At precisely the point that the worker becomes subordinate to the machine-embodied relation to capital, it is suggested, the antagonism between the formation of such machines by capital and those from whose bodies the diagrams for such machines have been abstracted “takes on the form of working class subjectivity.” Such subjectivity—a perspectivalism that engenders new powers—opens, under the “logic of separation,” the potential for subversion.

In short, the perspective that Negri and others work through allows the production of a tantalizing twist. This is it: “Capital seeks a continual reduction in necessary labour in order to expand the value of surplus value extracted, but the more it succeeds individually with workers taken one by one, the more necessary labour benefits the collectivity and is reappropriated by absorbing the great collective forces that capital would like to determine purely for its own account.” [Negri, Marx beyond Marx]


Here, the paradox of the society of leisure flagged by Flusser returns as tragedy.

As productivity increases, so does the pressure posed by the questioning of how much work is “needed”. Work at once becomes a psycho-social relation as much as one of material sustainment.


First, the skills that are liberated from direct labor, of sociability, of culture, of thought, become productive motors that are explicitly contested by capital to be recouped as forces of value production. Their position as unofficial support structures for and relief from the activity of work appears as too valuable to waste. Gossip, for instance, becomes a marketing vector.


Second, these forms of life—and note that they are substantially expanded from Marx’s formulation of the general intellect as abstract or scientific knowledge to include affective labor, fashion, political activism, cultural activity, and so on—have become forms of actual work or are so closely aligned to the activity of work that they can mutually feed into and supplement each other.

Thus, there is potential for the theorization of the absolute subsumption of life by capital (which Negri proposes), but also for the suggestion that relations ultimately determined by profit are everywhere contested or contestable, even in the microscopic details of media.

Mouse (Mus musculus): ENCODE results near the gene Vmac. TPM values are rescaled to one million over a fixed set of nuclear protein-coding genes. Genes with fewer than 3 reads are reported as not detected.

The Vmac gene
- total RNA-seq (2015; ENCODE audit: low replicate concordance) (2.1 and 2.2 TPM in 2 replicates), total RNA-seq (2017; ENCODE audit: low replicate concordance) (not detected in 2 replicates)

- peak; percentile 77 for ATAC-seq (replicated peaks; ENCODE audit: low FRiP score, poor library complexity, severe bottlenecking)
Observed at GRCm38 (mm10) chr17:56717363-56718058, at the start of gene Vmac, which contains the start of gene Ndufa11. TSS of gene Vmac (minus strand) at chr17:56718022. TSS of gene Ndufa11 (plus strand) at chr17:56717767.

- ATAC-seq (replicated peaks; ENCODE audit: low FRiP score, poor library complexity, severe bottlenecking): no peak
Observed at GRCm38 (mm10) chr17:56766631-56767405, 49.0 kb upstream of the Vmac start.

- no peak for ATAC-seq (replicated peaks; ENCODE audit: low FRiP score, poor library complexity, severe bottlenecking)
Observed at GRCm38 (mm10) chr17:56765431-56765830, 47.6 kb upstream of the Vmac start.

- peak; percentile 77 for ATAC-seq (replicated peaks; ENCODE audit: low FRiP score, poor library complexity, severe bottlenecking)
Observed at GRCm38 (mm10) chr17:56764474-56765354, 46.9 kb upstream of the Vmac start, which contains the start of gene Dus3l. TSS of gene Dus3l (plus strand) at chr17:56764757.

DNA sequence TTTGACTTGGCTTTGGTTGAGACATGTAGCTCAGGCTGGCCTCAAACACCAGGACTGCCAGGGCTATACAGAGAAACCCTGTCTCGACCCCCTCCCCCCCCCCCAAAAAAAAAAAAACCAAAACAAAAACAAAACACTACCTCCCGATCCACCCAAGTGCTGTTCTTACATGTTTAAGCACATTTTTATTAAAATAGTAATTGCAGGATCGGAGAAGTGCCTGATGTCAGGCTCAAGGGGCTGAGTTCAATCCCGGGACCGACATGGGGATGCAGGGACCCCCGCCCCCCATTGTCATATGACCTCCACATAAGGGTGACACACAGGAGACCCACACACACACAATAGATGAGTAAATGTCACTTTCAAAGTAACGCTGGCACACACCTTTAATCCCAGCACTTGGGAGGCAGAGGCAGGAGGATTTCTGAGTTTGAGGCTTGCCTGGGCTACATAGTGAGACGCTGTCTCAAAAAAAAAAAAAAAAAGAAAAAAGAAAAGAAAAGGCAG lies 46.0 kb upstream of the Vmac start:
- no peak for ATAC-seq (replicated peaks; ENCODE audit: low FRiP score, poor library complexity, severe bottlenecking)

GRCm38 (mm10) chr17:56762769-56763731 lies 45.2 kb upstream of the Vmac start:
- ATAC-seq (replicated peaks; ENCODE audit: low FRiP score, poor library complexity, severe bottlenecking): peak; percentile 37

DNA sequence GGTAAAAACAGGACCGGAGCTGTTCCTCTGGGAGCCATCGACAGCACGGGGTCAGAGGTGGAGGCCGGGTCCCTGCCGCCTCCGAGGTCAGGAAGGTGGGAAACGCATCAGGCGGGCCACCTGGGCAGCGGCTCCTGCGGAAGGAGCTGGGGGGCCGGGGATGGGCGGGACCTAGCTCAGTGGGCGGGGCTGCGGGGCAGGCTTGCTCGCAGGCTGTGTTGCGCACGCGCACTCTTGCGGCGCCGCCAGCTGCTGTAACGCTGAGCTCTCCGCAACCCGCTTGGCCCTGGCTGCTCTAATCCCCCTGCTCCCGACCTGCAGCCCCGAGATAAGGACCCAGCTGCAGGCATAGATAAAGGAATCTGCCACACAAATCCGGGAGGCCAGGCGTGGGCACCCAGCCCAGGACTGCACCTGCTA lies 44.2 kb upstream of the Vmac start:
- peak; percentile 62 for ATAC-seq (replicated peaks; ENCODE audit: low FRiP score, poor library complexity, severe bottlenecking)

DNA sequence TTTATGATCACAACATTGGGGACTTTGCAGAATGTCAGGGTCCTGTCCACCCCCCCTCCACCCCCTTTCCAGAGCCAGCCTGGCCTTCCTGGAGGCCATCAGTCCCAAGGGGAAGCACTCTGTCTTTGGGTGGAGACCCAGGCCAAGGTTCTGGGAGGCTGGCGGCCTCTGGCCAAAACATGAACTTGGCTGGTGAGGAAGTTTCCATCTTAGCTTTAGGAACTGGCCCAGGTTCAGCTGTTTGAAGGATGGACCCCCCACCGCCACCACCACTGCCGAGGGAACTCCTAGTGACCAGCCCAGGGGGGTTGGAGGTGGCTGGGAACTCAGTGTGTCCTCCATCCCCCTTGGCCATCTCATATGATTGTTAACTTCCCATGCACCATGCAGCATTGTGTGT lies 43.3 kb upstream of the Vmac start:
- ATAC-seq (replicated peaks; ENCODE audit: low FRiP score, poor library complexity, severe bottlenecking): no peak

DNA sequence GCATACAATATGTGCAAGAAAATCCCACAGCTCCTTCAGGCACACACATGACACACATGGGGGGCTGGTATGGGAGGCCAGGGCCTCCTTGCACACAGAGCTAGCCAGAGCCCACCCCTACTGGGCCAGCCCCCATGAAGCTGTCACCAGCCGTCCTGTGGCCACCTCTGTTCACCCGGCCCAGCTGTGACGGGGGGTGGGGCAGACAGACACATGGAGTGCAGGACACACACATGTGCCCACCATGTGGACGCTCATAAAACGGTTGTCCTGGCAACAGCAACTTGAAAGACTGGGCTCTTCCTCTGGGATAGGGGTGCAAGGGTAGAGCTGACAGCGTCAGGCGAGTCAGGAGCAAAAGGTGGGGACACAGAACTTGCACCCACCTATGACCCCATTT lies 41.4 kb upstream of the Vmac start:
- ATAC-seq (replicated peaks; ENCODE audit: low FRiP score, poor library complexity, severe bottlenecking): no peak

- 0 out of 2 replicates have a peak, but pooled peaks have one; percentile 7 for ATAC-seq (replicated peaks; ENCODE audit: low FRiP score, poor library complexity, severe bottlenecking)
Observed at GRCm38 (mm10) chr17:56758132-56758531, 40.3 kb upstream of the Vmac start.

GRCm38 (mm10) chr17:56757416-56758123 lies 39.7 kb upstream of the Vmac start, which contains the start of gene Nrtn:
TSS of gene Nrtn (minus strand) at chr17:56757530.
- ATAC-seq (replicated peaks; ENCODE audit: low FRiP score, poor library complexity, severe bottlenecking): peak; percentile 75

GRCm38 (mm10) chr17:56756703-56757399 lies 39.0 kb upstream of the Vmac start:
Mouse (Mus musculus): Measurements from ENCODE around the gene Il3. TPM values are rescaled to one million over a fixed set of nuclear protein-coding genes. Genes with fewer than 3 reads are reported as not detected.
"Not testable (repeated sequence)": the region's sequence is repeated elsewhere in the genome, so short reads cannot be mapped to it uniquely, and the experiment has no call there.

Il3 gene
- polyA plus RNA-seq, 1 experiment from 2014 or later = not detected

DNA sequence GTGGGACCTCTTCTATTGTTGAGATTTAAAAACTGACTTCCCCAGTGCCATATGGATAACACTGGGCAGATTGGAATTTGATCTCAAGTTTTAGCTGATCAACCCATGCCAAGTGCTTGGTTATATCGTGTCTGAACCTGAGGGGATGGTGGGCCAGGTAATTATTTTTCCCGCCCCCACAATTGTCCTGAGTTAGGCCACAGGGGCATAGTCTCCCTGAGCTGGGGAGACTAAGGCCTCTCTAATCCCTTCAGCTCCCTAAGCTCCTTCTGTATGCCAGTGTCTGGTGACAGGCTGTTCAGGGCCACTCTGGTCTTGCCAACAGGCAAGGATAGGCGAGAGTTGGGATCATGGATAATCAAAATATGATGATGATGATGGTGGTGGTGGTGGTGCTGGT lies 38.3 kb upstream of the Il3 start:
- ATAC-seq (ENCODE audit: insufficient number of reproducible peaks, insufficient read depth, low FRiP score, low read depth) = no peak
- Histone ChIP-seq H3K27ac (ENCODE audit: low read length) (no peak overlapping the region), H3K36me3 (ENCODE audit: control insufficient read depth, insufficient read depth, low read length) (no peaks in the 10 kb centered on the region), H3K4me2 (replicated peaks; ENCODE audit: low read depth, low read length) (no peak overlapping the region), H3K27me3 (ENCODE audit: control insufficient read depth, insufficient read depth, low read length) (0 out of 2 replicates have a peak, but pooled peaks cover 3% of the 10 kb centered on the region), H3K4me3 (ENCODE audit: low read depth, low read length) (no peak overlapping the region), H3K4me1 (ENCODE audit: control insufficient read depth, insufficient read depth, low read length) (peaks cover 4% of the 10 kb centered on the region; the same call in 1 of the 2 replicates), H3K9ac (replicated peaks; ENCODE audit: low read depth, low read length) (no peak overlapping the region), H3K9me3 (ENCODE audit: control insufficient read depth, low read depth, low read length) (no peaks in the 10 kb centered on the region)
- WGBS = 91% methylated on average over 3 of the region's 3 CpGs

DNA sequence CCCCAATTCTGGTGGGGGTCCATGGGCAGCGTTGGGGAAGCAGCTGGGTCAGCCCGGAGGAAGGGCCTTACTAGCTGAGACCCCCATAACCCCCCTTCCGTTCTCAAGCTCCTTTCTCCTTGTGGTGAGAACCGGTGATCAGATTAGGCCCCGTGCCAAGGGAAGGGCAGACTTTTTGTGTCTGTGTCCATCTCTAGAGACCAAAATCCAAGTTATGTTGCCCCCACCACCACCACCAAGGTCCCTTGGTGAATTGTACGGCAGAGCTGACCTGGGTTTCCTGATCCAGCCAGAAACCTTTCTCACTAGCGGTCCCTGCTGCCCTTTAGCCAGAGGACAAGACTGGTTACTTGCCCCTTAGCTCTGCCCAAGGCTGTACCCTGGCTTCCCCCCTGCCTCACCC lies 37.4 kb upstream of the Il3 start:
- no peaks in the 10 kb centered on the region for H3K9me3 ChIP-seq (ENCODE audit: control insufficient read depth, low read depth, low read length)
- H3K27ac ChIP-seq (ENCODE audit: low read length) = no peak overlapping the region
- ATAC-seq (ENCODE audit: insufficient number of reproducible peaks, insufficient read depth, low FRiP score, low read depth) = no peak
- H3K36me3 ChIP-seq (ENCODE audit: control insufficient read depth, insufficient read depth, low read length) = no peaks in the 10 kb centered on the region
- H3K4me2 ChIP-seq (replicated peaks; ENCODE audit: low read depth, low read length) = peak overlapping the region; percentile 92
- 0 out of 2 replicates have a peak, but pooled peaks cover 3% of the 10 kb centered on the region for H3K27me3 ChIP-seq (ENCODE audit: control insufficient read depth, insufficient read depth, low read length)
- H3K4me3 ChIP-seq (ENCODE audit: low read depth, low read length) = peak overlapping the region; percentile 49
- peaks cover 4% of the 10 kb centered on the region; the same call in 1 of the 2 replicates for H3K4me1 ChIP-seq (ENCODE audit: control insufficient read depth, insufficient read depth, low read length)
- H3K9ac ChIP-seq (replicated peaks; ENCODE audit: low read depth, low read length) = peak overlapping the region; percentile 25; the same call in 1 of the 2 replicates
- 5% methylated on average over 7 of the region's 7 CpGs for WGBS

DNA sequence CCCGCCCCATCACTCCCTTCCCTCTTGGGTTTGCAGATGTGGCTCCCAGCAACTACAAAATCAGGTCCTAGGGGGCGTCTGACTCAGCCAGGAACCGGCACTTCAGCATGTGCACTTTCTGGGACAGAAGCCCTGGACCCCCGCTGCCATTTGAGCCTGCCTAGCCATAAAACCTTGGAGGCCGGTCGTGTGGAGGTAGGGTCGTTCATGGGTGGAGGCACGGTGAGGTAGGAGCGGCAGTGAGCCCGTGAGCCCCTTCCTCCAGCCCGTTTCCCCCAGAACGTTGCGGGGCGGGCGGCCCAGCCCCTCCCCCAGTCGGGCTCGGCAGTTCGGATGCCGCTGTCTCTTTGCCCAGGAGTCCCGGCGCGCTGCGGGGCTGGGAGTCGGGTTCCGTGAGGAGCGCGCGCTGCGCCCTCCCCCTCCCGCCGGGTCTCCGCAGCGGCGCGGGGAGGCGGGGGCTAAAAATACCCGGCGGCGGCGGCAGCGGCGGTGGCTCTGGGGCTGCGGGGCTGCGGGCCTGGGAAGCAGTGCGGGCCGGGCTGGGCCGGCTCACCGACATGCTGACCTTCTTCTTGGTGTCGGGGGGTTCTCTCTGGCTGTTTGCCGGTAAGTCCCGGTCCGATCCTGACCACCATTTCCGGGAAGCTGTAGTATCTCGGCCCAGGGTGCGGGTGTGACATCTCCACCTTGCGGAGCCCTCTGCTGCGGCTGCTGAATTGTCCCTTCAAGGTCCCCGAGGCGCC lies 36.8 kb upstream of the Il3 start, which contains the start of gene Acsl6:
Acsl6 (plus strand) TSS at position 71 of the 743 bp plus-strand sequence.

A fundamental problem with this twist is that it anticipates a moment of ahistorical equilibrium, a nowhere to have its news from. The dialectical method it benefits from exceeds in clarity the fissiparous and moving nature of that which it deals with.

Now, instead of imagining a stable, even entropic future “communism,” the challenge this insight poses is to find ways of developing, or forcing dynamic means by which this potential, the powers released by it, may in various ways actively subordinate the political project and effects of capitalism.

What can we take from this in relation to the question of the composition and arrangement of drives, will to power, within media? First, it is to recognize that there are substantial political stakes in any figuration of the processes of technical and medial invention. Meshes and orderings of bodies and capacities, forces and materials have the capacity to take part in the making of the world.

Elements of sociability have become like machines, have become part of machines, but now are crucially engendered and empowered by their arrangement within such assemblages until it is functionally impossible to distinguish them.


From Latour […] we can derive that “Technological mechanisms are not anthropomorphs any more than humans are technomorphs. Humans and nonhumans take on form by redistributing the competences and performances of the multitude of actors that they hold on to and that hold on to them.” [Aramis]


[…] the roots of media are as contagions that, as agglomerations of forces, generate new organs. Rather than being mere “extensions of man” [McLuhan] these organs can be discerned to possess a certain will to power.

Remember first, via Nietzsche, that all philosophy must originate from matter, from physiology; second, via Marx, that the sensate and intelligent dynamics of the body are proliferated into the technological; and third, via Flusser, that the physiology we thus think through is composed by the multiple interactions of many multiscalar actors.

We search for causes because we hunger for the familiar, for the categories that, for instance, separate an arm muscle from its potentiality of movement, of power. Although “linguistically we do not know how to rid ourselves of them,” not every sequence of events is adequately described by simple stories of progression from one state to another.